The invention of the thermoscope.

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A thermoscope is an instrument that shows changes in the temperature of a substance by noting changes in the volume of the substance[1].


It was Galileo Galilei, Italian astronomer, physicist and engineer, who built the first “working thermoscope” in 1593 C.E., albeit it was inaccurate and performed poorly, to the extent that he himself referred to it as nothing more than a toy[2]. The photograph[3] below is essentially what his thermoscope looked like; a small vase filled with water, attached to a thin vertically rising pipe, with a large empty glass bulb at the top[4].

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Changes in temperature of the upper bulb would exert positive or vacuum pressure on the water below, brought about by the expansion or contraction of air depending on whether there is a rise or fall in the surrounding temperature. Thereby causing the water to rise or lower in the thin column, as shown in the image[5] below:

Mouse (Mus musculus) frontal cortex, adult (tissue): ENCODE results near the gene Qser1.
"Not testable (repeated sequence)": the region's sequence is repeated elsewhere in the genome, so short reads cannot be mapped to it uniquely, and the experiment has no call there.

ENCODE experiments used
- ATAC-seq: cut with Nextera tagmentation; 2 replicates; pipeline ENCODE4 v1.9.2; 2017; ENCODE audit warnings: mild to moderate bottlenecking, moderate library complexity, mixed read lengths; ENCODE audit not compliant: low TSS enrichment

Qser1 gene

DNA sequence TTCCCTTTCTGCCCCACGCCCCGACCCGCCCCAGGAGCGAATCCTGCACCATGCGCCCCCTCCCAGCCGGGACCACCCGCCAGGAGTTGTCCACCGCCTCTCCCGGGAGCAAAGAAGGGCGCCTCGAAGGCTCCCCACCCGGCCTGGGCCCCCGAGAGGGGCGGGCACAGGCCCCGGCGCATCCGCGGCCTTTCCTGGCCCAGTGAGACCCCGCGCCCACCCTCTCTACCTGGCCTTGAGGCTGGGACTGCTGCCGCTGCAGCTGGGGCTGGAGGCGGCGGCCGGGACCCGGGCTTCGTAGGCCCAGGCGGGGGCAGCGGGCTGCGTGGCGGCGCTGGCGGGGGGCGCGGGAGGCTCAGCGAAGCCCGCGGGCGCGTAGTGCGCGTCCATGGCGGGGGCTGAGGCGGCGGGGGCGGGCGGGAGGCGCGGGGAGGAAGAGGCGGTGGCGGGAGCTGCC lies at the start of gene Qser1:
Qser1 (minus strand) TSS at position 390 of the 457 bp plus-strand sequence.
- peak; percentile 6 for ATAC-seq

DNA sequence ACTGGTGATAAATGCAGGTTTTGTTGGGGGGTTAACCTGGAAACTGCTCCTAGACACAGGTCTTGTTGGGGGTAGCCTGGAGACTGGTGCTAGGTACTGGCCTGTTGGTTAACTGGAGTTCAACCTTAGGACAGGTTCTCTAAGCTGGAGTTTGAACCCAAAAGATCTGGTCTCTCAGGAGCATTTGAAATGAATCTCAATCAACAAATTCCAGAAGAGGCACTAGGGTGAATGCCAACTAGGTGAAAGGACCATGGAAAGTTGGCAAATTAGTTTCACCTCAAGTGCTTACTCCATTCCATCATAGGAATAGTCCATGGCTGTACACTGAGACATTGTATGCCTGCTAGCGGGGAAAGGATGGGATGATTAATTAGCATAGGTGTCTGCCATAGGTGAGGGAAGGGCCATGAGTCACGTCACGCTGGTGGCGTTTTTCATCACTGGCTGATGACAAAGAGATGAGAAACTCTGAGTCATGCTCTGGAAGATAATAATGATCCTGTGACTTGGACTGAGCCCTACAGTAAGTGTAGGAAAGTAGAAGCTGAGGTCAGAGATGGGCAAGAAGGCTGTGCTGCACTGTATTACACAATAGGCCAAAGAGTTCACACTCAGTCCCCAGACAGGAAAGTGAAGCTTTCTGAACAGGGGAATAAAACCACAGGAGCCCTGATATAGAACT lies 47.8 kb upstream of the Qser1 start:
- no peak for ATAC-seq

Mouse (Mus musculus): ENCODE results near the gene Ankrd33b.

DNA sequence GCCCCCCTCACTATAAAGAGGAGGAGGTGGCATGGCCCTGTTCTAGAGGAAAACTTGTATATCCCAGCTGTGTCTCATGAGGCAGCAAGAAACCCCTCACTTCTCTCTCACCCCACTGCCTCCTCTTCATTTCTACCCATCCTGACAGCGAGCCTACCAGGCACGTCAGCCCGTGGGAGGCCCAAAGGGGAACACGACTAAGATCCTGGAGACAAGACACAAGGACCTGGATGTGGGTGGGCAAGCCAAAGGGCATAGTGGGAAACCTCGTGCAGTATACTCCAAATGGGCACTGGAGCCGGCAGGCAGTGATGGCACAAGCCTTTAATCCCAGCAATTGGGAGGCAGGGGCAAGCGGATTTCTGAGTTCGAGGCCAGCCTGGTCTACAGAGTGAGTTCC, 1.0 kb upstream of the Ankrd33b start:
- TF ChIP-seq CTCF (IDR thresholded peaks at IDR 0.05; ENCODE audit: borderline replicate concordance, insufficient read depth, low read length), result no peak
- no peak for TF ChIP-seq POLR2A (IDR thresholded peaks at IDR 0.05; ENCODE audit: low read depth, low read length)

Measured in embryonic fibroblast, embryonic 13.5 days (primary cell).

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Higher temperature as air expands and pushes the water in the tube downwards.



Here is a portrait[6] of Galileo Galilei:

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  2. 340793/File/curriculum%20updates/ELA/DOQ/Unit%204%20Benchmark%207.16.pdf
  3. des_Arts_et_M%C3%A9tiers_thermoscope_de_galil%C3%A9e_1592.JPG
  5. Thermoscope.svg